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Astronomers capture strange image of 'dancing ghosts' in the night sky

The two ghostly figures, which appear to be dancing with each other, were first spotted during the pilot survey conducted by the Australian Square Kilometre Array Pathfinder radio telescope.
The two ghostly figures, which appear to be dancing with each other, were first spotted during a pilot survey conducted by the Australian Square Kilometre Array Pathfinder radio telescope. (Image credit: Jayanne English and Ray Norris/EMU/Dark Energy Survey)

Astronomers have spotted the outline of what appear to be two ghostly figures dancing among the stars.

Located about a billion light-years from Earth, the structures, formally named PKS 2130-538, have been nicknamed the "dancing ghosts" and were discovered as part of the first deep-sky search using the Australian Square Kilometre Array Pathfinder (ASKAP) radio telescope. The search was a part of the first pilot survey by the Evolutionary Map of the Universe (EMU) project.

In a new paper describing the structures, the researchers who spotted the ethereal figures said they are unlike anything ever seen.

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"When we first saw the 'dancing ghosts,' we had no idea what they were," lead author Ray Norris, an astrophysics professor at Western Sydney University in Australia, said in a statement

After weeks of investigation, the researchers finally have an explanation for the spooky apparitions: Two supermassive black holes, at the centers of two galaxies, were "squirting out jets of electrons that are then bent into grotesque shapes by an intergalactic wind," Norris said.

These electrons come from so-called radio galaxies, which, like a lot of galaxies, are anchored down in their centers by enormous black holes with billions of times the mass of the sun. In the case of radio galaxies, their supermassive black holes produce a lot of light in the radio-frequency range of the spectrum. As a radio galaxy's matter gets snared by the immense gravitational pull of its supermassive black hole, the matter spirals inward, accelerating to blistering speeds. Because some of this matter is electrically charged, it bounces off the magnetic fields surrounding the black holes, emerging as a fast stream of charged particles called a jet.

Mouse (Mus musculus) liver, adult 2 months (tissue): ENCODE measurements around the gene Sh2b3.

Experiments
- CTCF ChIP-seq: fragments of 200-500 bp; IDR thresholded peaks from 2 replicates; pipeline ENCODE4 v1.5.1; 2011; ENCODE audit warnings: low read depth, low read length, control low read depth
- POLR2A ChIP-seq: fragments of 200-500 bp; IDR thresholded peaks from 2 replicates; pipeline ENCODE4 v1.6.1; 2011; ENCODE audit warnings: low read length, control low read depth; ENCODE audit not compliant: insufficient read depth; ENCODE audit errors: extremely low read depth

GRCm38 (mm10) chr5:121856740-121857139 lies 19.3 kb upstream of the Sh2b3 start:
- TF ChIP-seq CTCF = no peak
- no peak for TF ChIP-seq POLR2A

When the particle jets from these particular radio galaxies crashed into a stream of intergalactic dust, they imprinted the eerie image of dancing ghosts on the night sky. 

But much about these celestial ghosts is still baffling to researchers.

"We still don't know where the wind is coming from. Why is it so tangled? And what is causing the streams of radio emission? It will probably take many more observations and modeling before we understand any of these things," Norris said in the statement.

The ghosts aren't the first weird phenomenon to be discovered by the EMU project. In 2019, the team discovered giant, unexplained rings of radio emission surrounding distant galaxies. The researchers dubbed the rings, which measure nearly 1 million light-years across, Odd Radio Circles.

"We are even finding surprises in places we thought we understood," Norris said.

Originally published on Live Science.

Ben Turner is a U.K. based staff writer at Live Science. He covers physics and astronomy, among other topics like weird animals and climate change. He graduated from University College London with a degree in particle physics before training as a journalist. When he's not writing, Ben enjoys reading literature, playing the guitar and embarrassing himself with chess.